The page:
Idaho State University
I taught William Hill Brown’s Ira & Isabella in “Survey of American Literature: Beginnings to 1860,” a sophomore-level course designed primarily for English majors. Though the plot’s complexity required we spend some extra time cataloguing the novel’s events, revelations, and twists, this complexity also challenged the students to think more deeply the relationship between sentimental literature and didacticism.
We read and discussed Ira & Isabella over one class period during a unit on post-revolutionary American fiction. Since Brown is best known for writing Power of Sympathy (1789) and because Ira & Isabella is a mirror image—if not a satire—of that work, I initially planned to pair the two texts. However, the brisk pace of the survey class made following this plan difficult. As a compromise, I dedicated the class before Ira & Isabella to a miscellaneous cluster of Brown’s other works. These included the sentimental short story “Harriot; Or, the Domestick Reconciliation” (Massachusetts Magazine, 1789); the anti-Shaysite poem “Shays to Shattuck” (Massachusetts Centinel, 1787); and the verse fables “Two Hares and a Monkey” (Boston Magazine, 1806) and “The Educated Indians” (Boston Magazine, 1805). I assigned “Harriot” in order to introduce students to a more “traditional” sentimental tale, the type that Ira & Isabella upends, and I assigned the poem and verse fables to key students to Brown’s social conservatism. This background reading was helpful. In fact, “Harriot” ended up serving as the prototype of sentimental literature which we referred back to not only in discussions of Ira & Isabella, but also of The Coquette and Uncle Tom’s Cabin.
Because of Ira & Isabella’s complicated plot structure, I began our discussion with a short activity that helped review novel’s order of events. I divided students into pairs and provided each pair with a handout that listed the novel’s fourteen major plot points in random order. (A version of the plot points, in correct order, is below). I then asked the students to place the events in correct order. This short activity, which took less than 10 minutes, was a helpful way to assess how much they followed the narrative arc; it also helped ground the discussion in the flow of the text.
Class discussion was wide-ranging, but two topics remained at the forefront. First was the extent to which many of the female characters were presented as sexual beings. Students were quick to point out Isabella had the “blush of wantonness” (12) and that while Mr. Savage believes he is seducing Lucinda during the flashback at the novel’s end, she was the one who had, in fact “laid a snare” for him (27). I asked students to compare these women to the women in “Harriot,” who align more closely with the standard portrayal of white women as guardians of virtue. They noted that the women in Ira & Isabella were different from the women in “Harriot,” but there was some disagreement over whether Brown was praising or cautioning against Isabella for her sexual desire and Lucinda for seductive savvy. On the one hand, the women seem to be enacting the advice of Ira’s two “bad friends:” Lorenzo cautions that women are simply using men for security (true of Lucinda) and Florio encourages indulging sexual desire (true of Isabella). On the other hand, Lucinda and Isabella both live “happily ever after.”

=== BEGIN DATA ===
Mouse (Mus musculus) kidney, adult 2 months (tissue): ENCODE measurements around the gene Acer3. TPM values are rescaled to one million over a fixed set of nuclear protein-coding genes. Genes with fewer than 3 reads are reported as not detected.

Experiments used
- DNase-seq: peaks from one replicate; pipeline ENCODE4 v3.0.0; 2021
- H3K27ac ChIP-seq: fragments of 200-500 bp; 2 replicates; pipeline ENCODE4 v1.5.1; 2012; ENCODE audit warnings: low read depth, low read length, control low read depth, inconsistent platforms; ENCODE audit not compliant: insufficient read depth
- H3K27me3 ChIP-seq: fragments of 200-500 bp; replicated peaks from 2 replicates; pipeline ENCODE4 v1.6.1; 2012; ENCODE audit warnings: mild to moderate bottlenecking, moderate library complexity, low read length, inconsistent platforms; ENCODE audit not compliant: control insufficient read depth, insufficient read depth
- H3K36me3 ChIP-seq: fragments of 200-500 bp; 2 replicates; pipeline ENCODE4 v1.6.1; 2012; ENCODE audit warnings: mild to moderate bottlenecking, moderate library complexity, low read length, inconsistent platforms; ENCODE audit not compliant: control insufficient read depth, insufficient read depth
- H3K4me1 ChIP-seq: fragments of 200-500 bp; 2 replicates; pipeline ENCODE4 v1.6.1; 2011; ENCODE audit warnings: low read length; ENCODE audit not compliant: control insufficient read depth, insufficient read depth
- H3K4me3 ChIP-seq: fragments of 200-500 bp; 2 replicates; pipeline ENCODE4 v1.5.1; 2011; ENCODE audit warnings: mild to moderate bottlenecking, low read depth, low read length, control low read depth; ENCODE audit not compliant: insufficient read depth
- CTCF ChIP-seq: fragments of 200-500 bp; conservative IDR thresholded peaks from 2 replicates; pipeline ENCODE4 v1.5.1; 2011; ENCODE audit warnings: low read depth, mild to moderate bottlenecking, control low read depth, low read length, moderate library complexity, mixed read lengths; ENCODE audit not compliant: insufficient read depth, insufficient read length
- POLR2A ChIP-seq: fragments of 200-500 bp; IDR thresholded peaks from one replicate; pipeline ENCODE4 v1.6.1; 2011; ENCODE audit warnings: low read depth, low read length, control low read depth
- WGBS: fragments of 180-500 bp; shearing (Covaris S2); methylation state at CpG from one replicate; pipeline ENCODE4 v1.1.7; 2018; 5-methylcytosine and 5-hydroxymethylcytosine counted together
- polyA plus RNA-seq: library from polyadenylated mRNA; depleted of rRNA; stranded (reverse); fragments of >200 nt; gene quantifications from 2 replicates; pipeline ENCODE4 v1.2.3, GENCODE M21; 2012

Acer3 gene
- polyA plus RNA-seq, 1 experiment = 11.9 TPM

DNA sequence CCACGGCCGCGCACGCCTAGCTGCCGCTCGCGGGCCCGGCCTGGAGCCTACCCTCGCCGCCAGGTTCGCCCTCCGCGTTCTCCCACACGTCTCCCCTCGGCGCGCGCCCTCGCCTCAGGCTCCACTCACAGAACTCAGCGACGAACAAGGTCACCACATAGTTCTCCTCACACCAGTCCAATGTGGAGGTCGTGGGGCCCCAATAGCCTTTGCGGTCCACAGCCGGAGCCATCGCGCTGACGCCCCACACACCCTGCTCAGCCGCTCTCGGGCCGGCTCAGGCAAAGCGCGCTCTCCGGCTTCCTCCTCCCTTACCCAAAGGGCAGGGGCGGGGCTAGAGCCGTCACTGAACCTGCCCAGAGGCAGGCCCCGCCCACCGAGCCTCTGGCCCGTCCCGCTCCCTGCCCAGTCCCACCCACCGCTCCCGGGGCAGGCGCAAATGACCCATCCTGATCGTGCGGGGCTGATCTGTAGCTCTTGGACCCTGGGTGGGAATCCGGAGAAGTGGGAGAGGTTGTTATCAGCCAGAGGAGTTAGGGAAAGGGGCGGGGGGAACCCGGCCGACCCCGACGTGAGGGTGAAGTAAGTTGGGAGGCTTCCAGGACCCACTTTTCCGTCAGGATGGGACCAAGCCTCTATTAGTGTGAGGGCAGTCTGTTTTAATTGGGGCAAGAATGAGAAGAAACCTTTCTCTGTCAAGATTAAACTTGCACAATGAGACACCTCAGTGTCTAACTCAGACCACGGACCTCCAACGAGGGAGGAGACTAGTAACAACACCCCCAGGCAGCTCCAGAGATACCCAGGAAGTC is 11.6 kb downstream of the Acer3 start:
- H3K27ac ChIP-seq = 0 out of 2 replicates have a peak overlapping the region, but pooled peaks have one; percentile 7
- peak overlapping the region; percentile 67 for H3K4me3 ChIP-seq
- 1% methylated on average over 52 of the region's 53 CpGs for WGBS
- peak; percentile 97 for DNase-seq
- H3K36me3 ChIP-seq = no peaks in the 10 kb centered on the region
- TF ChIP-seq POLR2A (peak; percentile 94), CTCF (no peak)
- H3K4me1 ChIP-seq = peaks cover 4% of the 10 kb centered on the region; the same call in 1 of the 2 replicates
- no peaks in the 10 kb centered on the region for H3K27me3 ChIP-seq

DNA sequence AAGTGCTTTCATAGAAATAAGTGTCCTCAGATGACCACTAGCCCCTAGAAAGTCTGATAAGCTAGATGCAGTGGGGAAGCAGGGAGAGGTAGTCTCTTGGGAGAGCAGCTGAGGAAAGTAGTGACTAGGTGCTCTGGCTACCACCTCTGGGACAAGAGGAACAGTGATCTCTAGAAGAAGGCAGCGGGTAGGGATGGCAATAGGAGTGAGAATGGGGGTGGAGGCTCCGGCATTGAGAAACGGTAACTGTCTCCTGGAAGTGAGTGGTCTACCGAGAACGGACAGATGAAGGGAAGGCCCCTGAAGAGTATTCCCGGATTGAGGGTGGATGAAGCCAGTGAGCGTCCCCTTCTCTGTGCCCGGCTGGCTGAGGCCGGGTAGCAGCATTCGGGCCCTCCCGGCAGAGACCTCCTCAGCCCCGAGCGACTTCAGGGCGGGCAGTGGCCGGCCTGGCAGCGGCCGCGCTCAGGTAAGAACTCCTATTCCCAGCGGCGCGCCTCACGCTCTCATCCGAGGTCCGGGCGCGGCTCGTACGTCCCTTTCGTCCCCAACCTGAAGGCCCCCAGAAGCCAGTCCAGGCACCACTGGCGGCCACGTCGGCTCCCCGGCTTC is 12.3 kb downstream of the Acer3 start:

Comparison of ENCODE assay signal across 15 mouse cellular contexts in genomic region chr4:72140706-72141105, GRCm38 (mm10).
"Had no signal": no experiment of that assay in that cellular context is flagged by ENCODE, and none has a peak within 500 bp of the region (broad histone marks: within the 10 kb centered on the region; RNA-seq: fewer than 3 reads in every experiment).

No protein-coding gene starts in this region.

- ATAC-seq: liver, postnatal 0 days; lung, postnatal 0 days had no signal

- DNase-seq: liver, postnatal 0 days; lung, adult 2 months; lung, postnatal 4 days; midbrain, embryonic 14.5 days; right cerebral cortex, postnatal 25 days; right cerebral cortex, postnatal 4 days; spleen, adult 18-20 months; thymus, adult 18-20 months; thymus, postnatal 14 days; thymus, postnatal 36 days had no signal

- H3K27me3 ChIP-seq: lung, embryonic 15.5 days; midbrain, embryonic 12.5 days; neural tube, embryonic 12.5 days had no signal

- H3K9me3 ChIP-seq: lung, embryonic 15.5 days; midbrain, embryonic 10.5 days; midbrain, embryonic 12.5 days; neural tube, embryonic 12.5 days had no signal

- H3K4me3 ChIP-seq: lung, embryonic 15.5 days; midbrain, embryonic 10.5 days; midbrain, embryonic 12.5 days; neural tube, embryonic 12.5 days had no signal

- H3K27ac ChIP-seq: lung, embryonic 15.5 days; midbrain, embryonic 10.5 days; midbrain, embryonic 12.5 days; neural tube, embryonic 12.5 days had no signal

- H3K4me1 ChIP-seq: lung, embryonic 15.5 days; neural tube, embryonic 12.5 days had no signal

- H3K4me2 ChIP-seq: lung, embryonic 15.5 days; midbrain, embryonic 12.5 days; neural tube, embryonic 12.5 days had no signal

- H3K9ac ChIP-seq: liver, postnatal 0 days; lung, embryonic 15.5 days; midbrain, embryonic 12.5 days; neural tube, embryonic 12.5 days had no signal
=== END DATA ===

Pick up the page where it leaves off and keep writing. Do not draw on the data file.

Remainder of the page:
And this moral inconsistency formed the basis for the second part of discussion. Specifically, students found it difficult to pin down the novel’s moral center. This is due, in part, to how much the novel teases and then reneges on whether or not Ira and Isabella are brother and sister: we first believe they are not brother and sister; then we believe they are; then we are told they are not again. In a similar manner, different characters advise Ira and Isabella, and this advice is based on false evidence, ignored, proven wrong, or, in the case of Florio, deemed so repulsive that it actually convinces Ira to do the opposite of what is advised. All of this is to say that it is exceedingly difficult to pin down the didactic message of Ira and Isabella. Does the novel punish or reward obedience to authority? Are women who follow their sexual desires models or cautionary tales?
Unfortunately, as students were beginning to work through these questions, a fire drill cut the class was cut short. While I was disappointed that this kept our debate from reaching a resolution, it may have been better that the discussion was left open ended. Indeed, the lack of resolution seems to be the point of Ira & Isabella. While Brown knew how use literature to convey a moral message (see his verse fables), this is clearly not the goal of this novel, which instead seems interested in a kind of Derridean play. Ultimately, this irresolution provided a helpful counterpoint to more traditional and didactic sentimental tales, demonstrating that literature of the period may be written for enjoyment as well as to convey a moral message.
Ira & Isabella Order of Events
Ira and Isabella introduced and described as orphans
Ira recognizes his sentimental attachment to Isabella
Ira converses with Lorenzo, who tells Ira that all women are in it for themselves
Ira and Isabella decide that they will marry
Isabella’s nurse discourages the marriage of Ira & Isabella
Isabella has a conversation with Dr. Joseph, who reveals he is Isabella’s father
Dr. Joseph dies
Ira and Isabella decide to marry against the advice of Dr. Joseph and the nurse
The nurse reveals that Ira and Isabella are brother and sister
Ira has a long conversation with Florio regarding passion and virtue
Ira and Isabella decide they will not remain married and discuss the importance of virtue
Mr. Savage reveals that Ira is his son
Story of Mr. Savage’s seduction of Lucinda
Everyone lives happily ever after